Agency Responses to Audit Recommendations
|Previous Audit Recommendations||Agency Updates as of May 2020|
|Audit Report||ID||Recommendation||Current Status||Description of Current Status|
|Department of Corrections|
|Kansas Department of Corrections: Evaluating the Use of Former Honor Camp Facilities (2017)||1||Because the federal government is unlikely to allow KDOC to permanently keep the facilities vacant, KDOC should develop and implement a plan to demolish the two vacant honor camp facilities and restore the grounds. The plan should include the financial resources it would need and a timeline for demolition and restoration.||Expired||N/A|
|Office of Information Technology Services|
|Office of Information Technology Services: Reviewing the Office’s Service and Rate Structures (2018)||1a||OITS should include all prior-year balances in its models.||Have Implemented||Prior-year balances will be considered in the future as rates are being developed.||1b||OITS should periodically review the accuracy and completeness of its rate models.||Have Implemented||Rates are reviewed on an annual basis.||2a||OITS should develop a plan for improving its rate setting process to address: i) how to balance OITS’ need to periodically adjust rates to cover its expenses against agencies’ needs for budget stability, ii) how to streamline, eliminate, or otherwise cover OITS’ expenses for services that consistently operate at a loss, and iii) any other obstacles that currently prevent OITS from setting service rates equal to those produced by its rate-setting model.||In Progress||The review process by OITS of the rates charged for services provided is currently underway. This review, along with proposed recommendations and revisions, will be completed in time for the Division of Budget to include them in their FY22 Budget Instructions which are scheduled to be published around July 1, 2020.||2b||Present the final plan to the Legislature for their consideration by April 2019.||In Progress||Rates will be published before July 1st, 2020, and will be presented to the legislature at the appropriate time.|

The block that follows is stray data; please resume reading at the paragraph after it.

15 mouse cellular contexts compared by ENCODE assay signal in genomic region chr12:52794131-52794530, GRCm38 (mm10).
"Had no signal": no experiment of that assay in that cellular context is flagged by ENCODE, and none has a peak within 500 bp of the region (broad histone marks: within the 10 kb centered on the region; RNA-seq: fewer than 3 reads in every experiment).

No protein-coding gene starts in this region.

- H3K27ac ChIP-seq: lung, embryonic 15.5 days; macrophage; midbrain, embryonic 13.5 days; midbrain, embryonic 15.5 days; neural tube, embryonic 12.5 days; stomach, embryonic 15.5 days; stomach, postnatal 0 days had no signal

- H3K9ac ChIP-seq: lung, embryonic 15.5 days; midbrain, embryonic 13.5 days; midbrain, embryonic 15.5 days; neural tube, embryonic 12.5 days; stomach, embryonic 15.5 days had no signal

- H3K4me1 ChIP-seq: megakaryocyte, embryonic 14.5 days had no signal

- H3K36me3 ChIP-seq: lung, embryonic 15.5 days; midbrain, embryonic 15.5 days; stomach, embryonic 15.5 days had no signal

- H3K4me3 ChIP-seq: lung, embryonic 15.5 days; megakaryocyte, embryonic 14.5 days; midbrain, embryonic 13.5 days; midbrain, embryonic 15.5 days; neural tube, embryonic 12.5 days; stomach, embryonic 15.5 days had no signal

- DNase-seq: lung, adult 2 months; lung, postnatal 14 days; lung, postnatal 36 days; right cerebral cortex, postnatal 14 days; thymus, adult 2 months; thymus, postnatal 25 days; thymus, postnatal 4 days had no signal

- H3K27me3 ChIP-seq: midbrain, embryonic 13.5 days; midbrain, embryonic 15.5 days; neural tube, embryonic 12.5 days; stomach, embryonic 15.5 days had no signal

|Department on Aging and Disability Services|
|Community Mental Health: Evaluating Mental Health Services in Local Jails (2018)||1||To address the problems associated with recommended mental health services in Kansas||Have Implemented||KDADS convened a group as described in previous updates. They created a 2020 state action plan. As part of that plan, KDADS proposes an 18-month collaboration with the Council of State Governments-Justice Center to support communities across the state in reducing mental illness in jail through participation in the Stepping Up Initiative. KDADS will support this project at the state level with cross-system collaboration with key partners from the state and local agencies. Among other things, this would include creating a Kansas Stepping Up Technical Assistance Center.||1a||Work with the Legislature, local sheriffs, and community mental health centers to develop a statewide plan. The plan should include the following components:||Have Implemented||See above||1ai||what agencies or entities should be responsible for providing necessary mental health services to inmates||Have Implemented||